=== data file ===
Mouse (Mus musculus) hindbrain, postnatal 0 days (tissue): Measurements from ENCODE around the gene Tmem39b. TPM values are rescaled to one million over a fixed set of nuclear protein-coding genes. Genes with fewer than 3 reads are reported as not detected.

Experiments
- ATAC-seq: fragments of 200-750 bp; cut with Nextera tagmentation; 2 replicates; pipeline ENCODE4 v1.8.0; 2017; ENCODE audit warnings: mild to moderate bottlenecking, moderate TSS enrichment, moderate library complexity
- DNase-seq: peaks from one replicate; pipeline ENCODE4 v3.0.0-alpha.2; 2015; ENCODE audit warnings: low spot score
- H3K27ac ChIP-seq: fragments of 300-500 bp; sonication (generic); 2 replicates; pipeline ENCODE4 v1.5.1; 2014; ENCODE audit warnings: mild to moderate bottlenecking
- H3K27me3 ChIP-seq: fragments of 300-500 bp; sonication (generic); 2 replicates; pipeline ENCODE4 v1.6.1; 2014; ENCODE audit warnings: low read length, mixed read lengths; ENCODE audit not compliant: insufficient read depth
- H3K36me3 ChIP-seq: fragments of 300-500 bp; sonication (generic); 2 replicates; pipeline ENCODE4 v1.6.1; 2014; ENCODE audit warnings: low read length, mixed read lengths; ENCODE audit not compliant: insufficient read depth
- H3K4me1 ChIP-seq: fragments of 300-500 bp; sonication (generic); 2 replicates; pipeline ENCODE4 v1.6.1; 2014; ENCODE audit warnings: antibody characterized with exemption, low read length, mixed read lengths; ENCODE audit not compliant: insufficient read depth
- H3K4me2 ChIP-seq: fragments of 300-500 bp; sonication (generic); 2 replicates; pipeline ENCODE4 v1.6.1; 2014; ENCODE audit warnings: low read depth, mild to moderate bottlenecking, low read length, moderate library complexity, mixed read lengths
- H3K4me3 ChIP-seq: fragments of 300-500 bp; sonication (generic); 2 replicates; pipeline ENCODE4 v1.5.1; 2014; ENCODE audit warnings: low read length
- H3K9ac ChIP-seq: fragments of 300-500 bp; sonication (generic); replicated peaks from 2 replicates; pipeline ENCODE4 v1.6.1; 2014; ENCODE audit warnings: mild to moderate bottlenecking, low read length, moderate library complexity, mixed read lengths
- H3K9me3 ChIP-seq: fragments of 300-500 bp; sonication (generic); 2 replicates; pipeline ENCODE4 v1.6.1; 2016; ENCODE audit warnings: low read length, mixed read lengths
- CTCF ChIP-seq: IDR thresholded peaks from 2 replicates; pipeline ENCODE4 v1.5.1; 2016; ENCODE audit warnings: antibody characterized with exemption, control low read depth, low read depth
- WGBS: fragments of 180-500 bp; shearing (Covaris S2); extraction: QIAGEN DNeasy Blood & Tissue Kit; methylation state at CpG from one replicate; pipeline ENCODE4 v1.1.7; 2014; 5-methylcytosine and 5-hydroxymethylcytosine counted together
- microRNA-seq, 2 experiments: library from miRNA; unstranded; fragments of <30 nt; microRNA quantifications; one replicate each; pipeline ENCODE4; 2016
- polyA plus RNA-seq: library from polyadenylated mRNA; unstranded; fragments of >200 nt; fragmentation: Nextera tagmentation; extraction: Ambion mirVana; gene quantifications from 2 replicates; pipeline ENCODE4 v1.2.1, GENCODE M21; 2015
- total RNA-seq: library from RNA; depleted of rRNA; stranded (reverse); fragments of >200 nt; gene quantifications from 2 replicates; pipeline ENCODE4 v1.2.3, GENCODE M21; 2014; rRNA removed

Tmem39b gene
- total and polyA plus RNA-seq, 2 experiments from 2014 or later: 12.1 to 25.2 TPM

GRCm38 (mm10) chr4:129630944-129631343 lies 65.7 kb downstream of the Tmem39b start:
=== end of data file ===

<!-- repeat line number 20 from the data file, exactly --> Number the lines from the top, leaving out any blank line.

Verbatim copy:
GRCm38 (mm10) chr4:129630944-129631343 lies 65.7 kb downstream of the Tmem39b start: